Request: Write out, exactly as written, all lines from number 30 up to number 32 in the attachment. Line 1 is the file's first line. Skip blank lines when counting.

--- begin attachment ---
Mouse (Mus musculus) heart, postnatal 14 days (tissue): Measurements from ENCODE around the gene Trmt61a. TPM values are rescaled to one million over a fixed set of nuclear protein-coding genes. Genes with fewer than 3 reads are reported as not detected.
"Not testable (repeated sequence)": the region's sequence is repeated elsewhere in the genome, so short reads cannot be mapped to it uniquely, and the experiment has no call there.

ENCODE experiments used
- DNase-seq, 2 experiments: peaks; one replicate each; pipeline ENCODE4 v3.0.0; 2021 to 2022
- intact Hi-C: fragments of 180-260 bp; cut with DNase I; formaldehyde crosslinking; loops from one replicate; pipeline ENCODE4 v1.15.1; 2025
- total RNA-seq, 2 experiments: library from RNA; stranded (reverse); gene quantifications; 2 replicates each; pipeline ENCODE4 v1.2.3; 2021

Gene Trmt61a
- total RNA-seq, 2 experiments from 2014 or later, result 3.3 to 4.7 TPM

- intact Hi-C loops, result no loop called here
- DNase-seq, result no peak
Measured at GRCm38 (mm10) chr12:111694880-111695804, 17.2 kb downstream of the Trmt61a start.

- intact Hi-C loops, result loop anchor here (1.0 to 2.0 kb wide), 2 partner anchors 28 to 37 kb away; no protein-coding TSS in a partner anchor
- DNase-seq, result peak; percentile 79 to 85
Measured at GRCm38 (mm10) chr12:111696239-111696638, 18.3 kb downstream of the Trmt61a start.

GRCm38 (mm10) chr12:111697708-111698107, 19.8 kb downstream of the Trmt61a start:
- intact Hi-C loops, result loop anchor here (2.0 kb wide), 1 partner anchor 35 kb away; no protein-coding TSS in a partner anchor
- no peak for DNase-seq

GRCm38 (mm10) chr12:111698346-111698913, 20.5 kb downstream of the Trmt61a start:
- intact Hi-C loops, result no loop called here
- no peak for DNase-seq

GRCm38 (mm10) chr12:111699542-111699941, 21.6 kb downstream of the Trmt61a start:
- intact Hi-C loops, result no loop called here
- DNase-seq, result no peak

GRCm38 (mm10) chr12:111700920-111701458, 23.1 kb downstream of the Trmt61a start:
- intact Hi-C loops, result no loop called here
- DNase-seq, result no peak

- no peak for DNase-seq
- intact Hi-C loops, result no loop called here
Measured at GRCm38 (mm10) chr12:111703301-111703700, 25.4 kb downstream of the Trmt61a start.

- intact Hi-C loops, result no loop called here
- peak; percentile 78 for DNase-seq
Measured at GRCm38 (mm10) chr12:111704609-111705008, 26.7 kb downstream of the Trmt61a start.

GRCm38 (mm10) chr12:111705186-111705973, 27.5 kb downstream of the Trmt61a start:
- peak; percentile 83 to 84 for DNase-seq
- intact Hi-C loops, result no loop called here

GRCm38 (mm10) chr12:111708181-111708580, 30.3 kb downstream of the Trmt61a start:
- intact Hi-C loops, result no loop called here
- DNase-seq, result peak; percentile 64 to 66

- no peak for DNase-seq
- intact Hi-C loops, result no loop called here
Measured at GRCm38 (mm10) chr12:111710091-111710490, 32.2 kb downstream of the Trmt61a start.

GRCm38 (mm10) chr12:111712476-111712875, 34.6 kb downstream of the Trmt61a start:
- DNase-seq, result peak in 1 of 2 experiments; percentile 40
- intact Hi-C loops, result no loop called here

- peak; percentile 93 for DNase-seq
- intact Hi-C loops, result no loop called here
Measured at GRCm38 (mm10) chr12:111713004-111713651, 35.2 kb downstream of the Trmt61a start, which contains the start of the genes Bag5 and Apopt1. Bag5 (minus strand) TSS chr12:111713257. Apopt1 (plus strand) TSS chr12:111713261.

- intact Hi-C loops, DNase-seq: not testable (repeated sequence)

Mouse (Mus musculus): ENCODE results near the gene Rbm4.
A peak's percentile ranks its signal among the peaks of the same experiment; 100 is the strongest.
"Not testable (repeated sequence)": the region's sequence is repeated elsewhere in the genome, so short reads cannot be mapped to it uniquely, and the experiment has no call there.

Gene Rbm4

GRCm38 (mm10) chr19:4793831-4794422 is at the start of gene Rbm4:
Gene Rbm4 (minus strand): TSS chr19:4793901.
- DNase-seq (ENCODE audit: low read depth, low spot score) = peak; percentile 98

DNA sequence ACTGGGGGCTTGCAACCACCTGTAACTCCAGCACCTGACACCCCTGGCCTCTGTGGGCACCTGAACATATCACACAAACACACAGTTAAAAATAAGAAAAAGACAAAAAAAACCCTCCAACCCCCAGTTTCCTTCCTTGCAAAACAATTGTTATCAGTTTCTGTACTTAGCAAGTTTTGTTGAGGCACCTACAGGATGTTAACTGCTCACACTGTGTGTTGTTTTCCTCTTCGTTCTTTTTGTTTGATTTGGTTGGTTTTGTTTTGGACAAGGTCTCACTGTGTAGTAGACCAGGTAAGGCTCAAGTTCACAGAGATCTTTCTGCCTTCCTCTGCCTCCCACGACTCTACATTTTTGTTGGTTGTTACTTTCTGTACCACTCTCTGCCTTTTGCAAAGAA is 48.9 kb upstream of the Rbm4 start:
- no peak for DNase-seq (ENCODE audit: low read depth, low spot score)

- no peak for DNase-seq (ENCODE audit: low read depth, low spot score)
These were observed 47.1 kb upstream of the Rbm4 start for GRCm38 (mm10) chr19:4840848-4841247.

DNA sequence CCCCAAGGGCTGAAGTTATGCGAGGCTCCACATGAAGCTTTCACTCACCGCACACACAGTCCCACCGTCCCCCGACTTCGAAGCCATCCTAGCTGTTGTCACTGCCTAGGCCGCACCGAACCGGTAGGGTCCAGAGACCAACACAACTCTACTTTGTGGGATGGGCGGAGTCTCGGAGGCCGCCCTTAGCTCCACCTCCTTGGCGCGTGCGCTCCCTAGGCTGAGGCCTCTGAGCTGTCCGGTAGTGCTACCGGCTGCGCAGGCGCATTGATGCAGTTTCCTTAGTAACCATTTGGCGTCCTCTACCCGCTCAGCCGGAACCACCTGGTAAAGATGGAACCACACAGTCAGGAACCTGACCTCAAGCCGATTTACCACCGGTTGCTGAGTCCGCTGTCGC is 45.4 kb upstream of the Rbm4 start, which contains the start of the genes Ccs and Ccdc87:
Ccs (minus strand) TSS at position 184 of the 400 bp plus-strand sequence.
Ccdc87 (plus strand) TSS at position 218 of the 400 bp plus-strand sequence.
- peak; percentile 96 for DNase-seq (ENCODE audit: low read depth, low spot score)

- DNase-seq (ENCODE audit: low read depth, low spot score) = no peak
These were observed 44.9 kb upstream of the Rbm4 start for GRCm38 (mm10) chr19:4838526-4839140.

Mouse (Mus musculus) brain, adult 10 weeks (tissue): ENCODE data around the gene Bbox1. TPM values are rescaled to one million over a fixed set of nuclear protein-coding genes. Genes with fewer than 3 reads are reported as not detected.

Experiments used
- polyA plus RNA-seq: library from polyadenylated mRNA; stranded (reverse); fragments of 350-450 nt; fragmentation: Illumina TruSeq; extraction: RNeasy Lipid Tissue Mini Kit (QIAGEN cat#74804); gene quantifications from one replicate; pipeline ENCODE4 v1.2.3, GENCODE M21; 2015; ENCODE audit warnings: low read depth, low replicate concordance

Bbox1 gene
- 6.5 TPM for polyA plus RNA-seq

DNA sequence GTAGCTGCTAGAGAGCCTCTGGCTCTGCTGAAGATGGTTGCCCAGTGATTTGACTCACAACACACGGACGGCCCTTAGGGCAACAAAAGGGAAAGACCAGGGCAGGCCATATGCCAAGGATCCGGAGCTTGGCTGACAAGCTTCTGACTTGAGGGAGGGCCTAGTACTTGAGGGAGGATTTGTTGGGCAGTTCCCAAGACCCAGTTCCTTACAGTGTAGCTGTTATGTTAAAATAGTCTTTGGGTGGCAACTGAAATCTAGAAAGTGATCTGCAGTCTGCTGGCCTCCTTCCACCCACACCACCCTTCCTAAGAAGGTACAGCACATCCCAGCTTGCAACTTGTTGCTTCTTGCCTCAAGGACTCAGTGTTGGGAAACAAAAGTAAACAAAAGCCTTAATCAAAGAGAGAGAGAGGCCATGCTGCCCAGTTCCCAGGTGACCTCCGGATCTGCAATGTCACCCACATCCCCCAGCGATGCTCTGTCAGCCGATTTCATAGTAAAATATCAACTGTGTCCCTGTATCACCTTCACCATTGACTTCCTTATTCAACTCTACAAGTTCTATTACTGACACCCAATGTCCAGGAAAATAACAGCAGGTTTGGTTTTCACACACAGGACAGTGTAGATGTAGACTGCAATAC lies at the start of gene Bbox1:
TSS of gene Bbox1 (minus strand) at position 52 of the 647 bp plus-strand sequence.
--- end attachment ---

- intact Hi-C loops, result no loop called here
- peak; percentile 78 for DNase-seq
Measured at GRCm38 (mm10) chr12:111704609-111705008, 26.7 kb downstream of the Trmt61a start.